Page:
00:48 - Source: CNN
Trump calls Warren 'Pocahontas'

Editor’s Note: Simon Moya-Smith is a citizen of the Oglala Lakota Nation and culture editor at Indian Country Today. Follow him on Twitter @Simonmoyasmith. The opinions expressed in this commentary are solely those of the author.

Story highlights

Simon Moya-Smith: Donald Trump uses Native Americans as fodder for his tirades

Elizabeth Warren should speak out against such rhetoric, Moya-Smith says

CNN  — 

Senator Elizabeth Warren owes Native Americans an apology.

The former Harvard Law professor claims to be one of us, an “Indian” if we choose to use that inaccurate term. She says she is part Cherokee. Donald Trump calls her “Pocahontas,” using the name as a racist pejorative. And how does Warren respond? By calling him a “loser” and attacking his business record.

Simon Moya-Smith

That’s not good enough.

If the presumptive Republican presidential nominee is going to use our community as fodder for his frequent tirades, then Warren should show she is a real friend to our – and supposedly her – community by calling him out on it.

Of course, Trump isn’t the only Republican currently narrowing in on her dubious lineage. On Monday, former Senator Scott Brown of Massachusetts said Warren should take a DNA test to prove whether or not her claim of Cherokee heritage is legitimate.

“The easy answer, as you all know, is that Harvard and Penn can release those records, she can authorize the release of those records, she can take a DNA test, she can release the records herself. There’s never been any effort,” Brown told reporters.

But what exactly would that change at this point? She has played the Indian card for decades and is already ensconced in the ivory tower. Even if she were found not to be Native American it’s hard to imagine her reputation would suffer a lasting blow, not least because millions of other U.S. citizens claim to be indigenous North American, too.

In fact, according to the Pew Research Center, half of the country’s adults who identify as mixed race claim to be white and American Indian. That’s more than 8 million people – most of whom just guess they are Native American with no proof, only rumor and family lore.

Still, we in Indian country are curious: Where are you, Elizabeth?

We’re wondering because ever since the controversy surrounding her contested background became public discourse in 2012, when she ran for the U.S. Senate, Warren has avoided Indian country like an ex. That is seriously problematic for Native Americans since she is being talked about as a potential running mate to presumptive Democratic presidential nominee Hillary Clinton. It’s hard enough to get new presidents to pay us any attention, let alone a vice president.

But that isn’t the only reason Warren should apologize. She has also reinforced racist Native American stereotypes.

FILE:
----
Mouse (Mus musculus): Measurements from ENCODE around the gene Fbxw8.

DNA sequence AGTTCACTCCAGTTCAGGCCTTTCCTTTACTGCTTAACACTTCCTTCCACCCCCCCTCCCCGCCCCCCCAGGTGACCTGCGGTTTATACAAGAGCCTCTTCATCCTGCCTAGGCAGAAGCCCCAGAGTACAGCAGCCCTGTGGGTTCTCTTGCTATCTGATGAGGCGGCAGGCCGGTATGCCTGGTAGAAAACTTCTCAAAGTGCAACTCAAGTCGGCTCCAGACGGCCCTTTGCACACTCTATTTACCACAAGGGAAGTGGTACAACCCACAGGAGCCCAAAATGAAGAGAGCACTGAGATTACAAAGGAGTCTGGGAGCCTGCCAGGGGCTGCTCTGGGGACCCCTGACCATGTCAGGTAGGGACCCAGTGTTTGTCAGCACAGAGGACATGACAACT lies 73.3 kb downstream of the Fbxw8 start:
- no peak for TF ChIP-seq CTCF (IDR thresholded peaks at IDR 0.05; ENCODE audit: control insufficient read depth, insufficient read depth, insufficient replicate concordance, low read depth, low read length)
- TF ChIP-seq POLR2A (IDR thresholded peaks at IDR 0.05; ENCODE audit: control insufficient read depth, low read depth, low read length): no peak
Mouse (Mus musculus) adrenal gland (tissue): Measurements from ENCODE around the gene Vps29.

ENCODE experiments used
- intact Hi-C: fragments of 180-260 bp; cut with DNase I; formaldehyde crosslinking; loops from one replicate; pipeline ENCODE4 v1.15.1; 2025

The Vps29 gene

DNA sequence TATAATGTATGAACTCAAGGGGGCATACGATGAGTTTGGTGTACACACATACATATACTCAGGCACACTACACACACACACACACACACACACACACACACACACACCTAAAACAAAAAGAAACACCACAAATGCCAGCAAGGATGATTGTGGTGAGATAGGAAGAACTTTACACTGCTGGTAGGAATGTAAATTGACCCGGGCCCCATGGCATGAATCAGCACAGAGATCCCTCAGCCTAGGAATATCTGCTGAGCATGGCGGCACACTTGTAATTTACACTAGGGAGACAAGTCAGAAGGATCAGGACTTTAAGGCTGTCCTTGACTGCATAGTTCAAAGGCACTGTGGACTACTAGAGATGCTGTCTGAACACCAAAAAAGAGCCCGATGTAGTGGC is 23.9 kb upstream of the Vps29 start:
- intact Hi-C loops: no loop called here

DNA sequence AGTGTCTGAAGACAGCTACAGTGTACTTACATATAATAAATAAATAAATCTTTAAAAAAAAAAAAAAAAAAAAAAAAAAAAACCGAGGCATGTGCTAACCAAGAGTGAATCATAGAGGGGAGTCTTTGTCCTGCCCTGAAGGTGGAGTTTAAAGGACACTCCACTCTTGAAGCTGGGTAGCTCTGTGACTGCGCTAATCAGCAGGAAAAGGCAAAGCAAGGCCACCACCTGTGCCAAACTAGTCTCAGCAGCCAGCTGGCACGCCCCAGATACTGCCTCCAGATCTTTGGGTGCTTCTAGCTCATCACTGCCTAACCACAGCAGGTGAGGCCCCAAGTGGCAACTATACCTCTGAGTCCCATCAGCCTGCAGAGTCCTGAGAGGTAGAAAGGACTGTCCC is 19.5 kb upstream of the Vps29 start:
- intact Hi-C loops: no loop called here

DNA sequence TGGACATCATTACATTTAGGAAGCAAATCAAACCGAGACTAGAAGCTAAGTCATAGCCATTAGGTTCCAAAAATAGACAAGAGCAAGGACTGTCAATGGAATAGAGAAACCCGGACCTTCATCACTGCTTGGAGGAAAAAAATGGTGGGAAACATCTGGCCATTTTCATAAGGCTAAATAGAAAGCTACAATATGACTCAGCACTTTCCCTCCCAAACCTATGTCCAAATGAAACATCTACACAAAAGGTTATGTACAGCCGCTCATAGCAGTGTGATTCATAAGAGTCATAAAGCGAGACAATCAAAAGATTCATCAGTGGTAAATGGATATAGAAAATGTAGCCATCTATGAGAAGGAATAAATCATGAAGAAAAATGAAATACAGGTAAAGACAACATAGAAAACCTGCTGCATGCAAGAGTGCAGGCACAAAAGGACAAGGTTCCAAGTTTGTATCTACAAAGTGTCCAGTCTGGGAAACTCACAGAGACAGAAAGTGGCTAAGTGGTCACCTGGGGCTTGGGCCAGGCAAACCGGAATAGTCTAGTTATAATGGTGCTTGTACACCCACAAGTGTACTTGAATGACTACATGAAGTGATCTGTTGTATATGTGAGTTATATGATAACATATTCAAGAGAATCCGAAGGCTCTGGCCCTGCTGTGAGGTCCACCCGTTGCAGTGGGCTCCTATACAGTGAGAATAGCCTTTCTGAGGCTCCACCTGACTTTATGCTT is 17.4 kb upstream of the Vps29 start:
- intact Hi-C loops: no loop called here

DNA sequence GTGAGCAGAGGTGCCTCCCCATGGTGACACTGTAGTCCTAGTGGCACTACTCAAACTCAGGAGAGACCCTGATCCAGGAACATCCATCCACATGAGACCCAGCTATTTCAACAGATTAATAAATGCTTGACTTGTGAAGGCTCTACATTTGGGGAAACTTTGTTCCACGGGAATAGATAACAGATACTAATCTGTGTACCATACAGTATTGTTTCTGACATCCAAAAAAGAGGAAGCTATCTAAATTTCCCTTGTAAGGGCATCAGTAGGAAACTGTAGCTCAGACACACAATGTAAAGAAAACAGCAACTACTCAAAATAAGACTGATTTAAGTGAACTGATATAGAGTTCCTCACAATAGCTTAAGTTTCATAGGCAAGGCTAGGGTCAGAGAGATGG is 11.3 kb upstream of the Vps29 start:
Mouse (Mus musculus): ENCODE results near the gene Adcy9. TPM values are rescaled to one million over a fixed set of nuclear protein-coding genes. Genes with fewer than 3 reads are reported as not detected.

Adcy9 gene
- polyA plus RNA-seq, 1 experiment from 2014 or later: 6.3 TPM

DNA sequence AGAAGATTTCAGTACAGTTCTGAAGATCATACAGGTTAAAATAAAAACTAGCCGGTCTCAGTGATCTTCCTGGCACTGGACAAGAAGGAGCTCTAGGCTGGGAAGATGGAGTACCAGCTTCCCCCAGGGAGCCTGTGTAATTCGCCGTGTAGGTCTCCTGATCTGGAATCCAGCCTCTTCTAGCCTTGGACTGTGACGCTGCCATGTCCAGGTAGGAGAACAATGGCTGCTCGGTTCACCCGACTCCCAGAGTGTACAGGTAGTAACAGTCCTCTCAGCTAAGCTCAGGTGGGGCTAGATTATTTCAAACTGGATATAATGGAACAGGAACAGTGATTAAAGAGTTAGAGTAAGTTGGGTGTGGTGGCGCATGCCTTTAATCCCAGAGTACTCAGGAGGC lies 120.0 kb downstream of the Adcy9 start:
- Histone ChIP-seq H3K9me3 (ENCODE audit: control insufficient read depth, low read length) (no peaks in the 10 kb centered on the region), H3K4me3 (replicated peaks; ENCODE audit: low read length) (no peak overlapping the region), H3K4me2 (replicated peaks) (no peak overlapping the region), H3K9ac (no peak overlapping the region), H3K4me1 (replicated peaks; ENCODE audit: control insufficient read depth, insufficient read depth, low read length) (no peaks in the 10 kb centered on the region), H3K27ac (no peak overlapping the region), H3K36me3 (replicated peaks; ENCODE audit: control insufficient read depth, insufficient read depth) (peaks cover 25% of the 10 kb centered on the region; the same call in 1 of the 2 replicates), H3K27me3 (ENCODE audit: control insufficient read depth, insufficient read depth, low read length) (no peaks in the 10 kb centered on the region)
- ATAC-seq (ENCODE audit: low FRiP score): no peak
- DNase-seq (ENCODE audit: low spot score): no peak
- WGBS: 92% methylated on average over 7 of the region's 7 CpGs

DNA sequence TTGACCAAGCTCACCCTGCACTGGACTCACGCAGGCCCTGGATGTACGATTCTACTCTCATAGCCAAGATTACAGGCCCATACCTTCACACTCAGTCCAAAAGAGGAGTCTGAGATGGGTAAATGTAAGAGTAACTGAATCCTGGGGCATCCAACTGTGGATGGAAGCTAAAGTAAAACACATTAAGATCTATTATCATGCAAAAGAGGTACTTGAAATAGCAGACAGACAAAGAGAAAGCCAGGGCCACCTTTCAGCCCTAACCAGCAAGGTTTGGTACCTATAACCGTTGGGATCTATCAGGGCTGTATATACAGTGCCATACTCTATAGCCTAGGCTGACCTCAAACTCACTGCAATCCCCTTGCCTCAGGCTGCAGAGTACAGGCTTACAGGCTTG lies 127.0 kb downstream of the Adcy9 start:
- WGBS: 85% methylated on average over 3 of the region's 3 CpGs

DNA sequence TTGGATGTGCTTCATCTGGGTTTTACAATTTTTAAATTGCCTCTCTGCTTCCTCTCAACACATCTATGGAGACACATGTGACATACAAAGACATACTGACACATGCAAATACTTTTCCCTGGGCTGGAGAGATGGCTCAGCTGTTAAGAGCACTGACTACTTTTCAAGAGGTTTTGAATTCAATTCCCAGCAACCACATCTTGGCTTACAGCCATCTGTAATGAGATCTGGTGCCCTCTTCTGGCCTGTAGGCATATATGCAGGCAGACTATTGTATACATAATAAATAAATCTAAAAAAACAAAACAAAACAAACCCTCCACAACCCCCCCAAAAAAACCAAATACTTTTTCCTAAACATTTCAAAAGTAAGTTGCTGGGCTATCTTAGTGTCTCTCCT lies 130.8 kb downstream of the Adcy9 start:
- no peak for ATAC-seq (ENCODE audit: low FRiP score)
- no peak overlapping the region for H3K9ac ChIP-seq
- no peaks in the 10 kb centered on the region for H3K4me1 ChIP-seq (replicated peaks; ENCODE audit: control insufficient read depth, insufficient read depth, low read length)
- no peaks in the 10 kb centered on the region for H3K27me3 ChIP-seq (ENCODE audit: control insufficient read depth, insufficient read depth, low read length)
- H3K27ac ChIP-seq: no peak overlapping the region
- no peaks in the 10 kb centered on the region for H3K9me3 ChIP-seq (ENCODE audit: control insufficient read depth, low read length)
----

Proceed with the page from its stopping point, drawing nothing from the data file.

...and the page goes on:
Quoting an aunt of hers, Warren said one of her relatives supposedly “had high cheekbones, like all of the Indians do.”

I am an enrolled citizen of the Oglala Lakota Nation, and I don’t have high cheekbones. I have fat cheeks. Folks, cheekbones are not proof of one’s indigenous lineage. (By the way, in what America is it OK to say “I have [name a stereotypical physical feature], so that means I am [name a marginalized ethnicity]”)?

I guess this America.

While she’s at it, Warren should probably just apologize to all Americans, not just to Native Americans, for a tweet she sent to Trump in March.

“(Donald Trump) stands ready to tear apart an America that was built on values like decency, community, and concern for our neighbors,” she wrote.

As has been noted many times before, this country was actually built on the backs of slaves and on the genocide of Native Americans. If Warren is Native American she should know this better than anyone. Never forget the Trail of Tears.

But, so far as we know, Warren is Native American only by speculation. Not Native American by fact.

Sadly, Adrienne Keene, a Harvard graduate and an enrolled citizen of the Cherokee Nation, says Native Americans, and her people – the Cherokee – have become “collateral damage” to Warren’s inaction and claim to indigeneity.

“The problem is that there’s been no direct addressing the harmful stereotypes that are being employed (during this presidential race), and the effects they have on contemporary Native American people,” she told me.

Keene, who was a doctoral student at Harvard when Warren was running for the Senate, said the fact that Warren has had no involvement in Indian country is telling.

“Native identity is about relationships – to your tribe, your land,” she said. “And these relationships are not something that are being honored in her claims of (Cherokee) identity.”

Yet Warren continues to perpetuate a false reality of who Native Americans are today, while in turn, inadvertently or not, encouraging the claims of millions of convenient Indians who self-identify as Native American for their own gain. (And FYI, we do not go to college tuition-free just because we are Native American. That is yet another erroneous stereotype about us.)

As my friend and Harvard graduate April Youpee-Roll, a member of the Fort Peck Tribes, so appropriately put it, “by mythologizing Indian identity, one implicitly furthers assimilation by undercutting the legitimacy of resilient, strong and modern tribal communities.”

Native Americans are far more than political fodder, or a white woman’s claim to ethnicity. We are your neighbors, and we deserve respect.

Democratic presidential nominee Hillary Clinton says she is committed to supporting Indian country. Well, now her commitment is being put to the test.

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